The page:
Meth is dangerous and deadly because it speeds up the central nervous system and puts undue stress on the heart and other organs. IV meth users often face an even higher number of risks due to the way needles allow for the easy transmission of deadly infections and diseases. IV meth abuse is associated with countless health consequences — many of which can lead to death when left untreated.

Here are common harms associated with IV meth use.

Collapsed Veins

People who inject meth at the same site repeatedly can experience collapsed veins, which is when veins become blocked due to swelling and irritation, and eventually collapse. Collapsed veins can lead to poor circulation and increase your risk for stroke, kidney disease, cyanosis of the limbs, and brain and heart problems.

Those who inject meth in the legs and arms tend to suffer higher rates of collapsed veins and other chronic venous disorders compared to those who inject at other sites on the body. Common symptoms of collapsed veins are itching or sharp pain at the injection site, blue or black discoloration, and cold hands and feet.

Sores at Injection Sites

IV meth users will often develop sores and abscesses at injection sites due to reasons such as having excess dirt and bacteria on their skin, the leakage of meth out of veins during the injection process, and the injection of meth into the layer of fat under the skin instead of into the bloodstream — a process known as skin popping. Sores can also be caused by tissue death or necrosis on behalf of the toxic chemicals and ingredients used to make meth.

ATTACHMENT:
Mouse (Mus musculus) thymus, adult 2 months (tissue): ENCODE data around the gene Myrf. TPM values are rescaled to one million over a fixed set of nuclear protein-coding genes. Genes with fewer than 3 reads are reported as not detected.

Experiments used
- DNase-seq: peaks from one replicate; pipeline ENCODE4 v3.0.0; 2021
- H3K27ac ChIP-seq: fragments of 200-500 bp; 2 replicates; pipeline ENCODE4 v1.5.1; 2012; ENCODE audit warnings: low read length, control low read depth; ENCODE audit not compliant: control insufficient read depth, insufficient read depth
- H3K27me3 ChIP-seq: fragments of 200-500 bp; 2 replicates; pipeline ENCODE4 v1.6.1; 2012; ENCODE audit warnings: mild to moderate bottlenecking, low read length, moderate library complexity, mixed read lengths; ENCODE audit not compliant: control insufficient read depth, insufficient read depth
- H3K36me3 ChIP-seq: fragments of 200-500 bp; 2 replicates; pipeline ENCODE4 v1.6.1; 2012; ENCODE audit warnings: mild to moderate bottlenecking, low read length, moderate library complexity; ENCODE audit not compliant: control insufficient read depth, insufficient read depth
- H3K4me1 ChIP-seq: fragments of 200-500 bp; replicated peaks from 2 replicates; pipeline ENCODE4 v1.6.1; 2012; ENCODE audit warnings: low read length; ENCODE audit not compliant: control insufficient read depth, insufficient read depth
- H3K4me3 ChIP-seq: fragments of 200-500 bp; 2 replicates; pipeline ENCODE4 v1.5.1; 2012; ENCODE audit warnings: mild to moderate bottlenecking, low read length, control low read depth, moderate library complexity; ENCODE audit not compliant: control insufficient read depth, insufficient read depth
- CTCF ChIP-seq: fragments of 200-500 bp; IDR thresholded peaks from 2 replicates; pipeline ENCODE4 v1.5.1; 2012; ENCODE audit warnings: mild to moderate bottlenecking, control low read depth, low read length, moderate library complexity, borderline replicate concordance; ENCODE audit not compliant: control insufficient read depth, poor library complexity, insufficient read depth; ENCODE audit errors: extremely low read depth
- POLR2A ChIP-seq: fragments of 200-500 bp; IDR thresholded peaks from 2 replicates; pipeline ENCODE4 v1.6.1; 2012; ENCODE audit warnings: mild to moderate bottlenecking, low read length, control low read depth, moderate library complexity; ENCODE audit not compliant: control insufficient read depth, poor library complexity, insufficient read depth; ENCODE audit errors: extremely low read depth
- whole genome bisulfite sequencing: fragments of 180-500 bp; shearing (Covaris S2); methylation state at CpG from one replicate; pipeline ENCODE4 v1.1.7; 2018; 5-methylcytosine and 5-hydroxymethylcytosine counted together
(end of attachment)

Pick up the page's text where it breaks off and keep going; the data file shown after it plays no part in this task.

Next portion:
Sores caused by IV meth use are usually dark and discolored, round or oval in shape, and filled with pus. These sores are often swollen and painful and can develop anywhere on the body, though most are located at the injection site. When left untreated, sores caused by IV meth use can lead to swollen lymph nodes, sepsis, gangrene, endocarditis, and death.

Blood Clots

IV meth users who experience problems with collapsed veins and other vein injuries may develop blood clots or deep vein thrombosis. DVT increases the risk for a pulmonary embolism, which is when a blood clot travels through the bloodstream to block a lung artery. This in itself can lead to heart failure and death.